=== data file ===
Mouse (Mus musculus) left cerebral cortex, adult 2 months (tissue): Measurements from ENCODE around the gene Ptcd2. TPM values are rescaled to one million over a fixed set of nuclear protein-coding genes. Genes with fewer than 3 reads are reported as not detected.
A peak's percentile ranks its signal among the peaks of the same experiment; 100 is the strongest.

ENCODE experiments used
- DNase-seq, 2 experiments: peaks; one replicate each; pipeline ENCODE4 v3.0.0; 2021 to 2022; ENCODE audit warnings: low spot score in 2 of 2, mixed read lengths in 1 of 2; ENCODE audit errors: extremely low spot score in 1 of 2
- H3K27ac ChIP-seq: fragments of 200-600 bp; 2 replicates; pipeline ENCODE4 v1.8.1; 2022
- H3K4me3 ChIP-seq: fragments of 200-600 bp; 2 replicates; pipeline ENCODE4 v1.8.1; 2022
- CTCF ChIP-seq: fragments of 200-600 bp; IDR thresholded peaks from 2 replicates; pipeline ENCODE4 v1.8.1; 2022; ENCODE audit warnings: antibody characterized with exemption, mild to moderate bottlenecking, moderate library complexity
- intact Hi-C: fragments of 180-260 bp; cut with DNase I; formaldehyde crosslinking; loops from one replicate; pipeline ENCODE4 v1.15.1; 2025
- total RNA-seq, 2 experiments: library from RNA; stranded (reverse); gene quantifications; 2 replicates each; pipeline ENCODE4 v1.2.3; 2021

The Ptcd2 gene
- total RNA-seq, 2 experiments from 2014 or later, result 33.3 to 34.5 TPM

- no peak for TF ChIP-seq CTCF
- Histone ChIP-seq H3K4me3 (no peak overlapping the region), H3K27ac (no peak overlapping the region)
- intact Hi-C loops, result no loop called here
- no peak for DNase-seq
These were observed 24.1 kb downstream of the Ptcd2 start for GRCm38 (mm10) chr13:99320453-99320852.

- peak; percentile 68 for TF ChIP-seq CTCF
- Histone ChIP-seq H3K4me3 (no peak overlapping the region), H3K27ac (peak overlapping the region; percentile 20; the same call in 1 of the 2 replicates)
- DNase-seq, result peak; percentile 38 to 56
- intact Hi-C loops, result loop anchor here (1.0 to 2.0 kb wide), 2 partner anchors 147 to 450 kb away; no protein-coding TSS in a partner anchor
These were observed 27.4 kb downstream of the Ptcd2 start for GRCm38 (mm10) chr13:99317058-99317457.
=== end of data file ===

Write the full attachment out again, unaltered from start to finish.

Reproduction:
Mouse (Mus musculus) left cerebral cortex, adult 2 months (tissue): Measurements from ENCODE around the gene Ptcd2. TPM values are rescaled to one million over a fixed set of nuclear protein-coding genes. Genes with fewer than 3 reads are reported as not detected.
A peak's percentile ranks its signal among the peaks of the same experiment; 100 is the strongest.

ENCODE experiments used
- DNase-seq, 2 experiments: peaks; one replicate each; pipeline ENCODE4 v3.0.0; 2021 to 2022; ENCODE audit warnings: low spot score in 2 of 2, mixed read lengths in 1 of 2; ENCODE audit errors: extremely low spot score in 1 of 2
- H3K27ac ChIP-seq: fragments of 200-600 bp; 2 replicates; pipeline ENCODE4 v1.8.1; 2022
- H3K4me3 ChIP-seq: fragments of 200-600 bp; 2 replicates; pipeline ENCODE4 v1.8.1; 2022
- CTCF ChIP-seq: fragments of 200-600 bp; IDR thresholded peaks from 2 replicates; pipeline ENCODE4 v1.8.1; 2022; ENCODE audit warnings: antibody characterized with exemption, mild to moderate bottlenecking, moderate library complexity
- intact Hi-C: fragments of 180-260 bp; cut with DNase I; formaldehyde crosslinking; loops from one replicate; pipeline ENCODE4 v1.15.1; 2025
- total RNA-seq, 2 experiments: library from RNA; stranded (reverse); gene quantifications; 2 replicates each; pipeline ENCODE4 v1.2.3; 2021

The Ptcd2 gene
- total RNA-seq, 2 experiments from 2014 or later, result 33.3 to 34.5 TPM

- no peak for TF ChIP-seq CTCF
- Histone ChIP-seq H3K4me3 (no peak overlapping the region), H3K27ac (no peak overlapping the region)
- intact Hi-C loops, result no loop called here
- no peak for DNase-seq
These were observed 24.1 kb downstream of the Ptcd2 start for GRCm38 (mm10) chr13:99320453-99320852.

- peak; percentile 68 for TF ChIP-seq CTCF
- Histone ChIP-seq H3K4me3 (no peak overlapping the region), H3K27ac (peak overlapping the region; percentile 20; the same call in 1 of the 2 replicates)
- DNase-seq, result peak; percentile 38 to 56
- intact Hi-C loops, result loop anchor here (1.0 to 2.0 kb wide), 2 partner anchors 147 to 450 kb away; no protein-coding TSS in a partner anchor
These were observed 27.4 kb downstream of the Ptcd2 start for GRCm38 (mm10) chr13:99317058-99317457.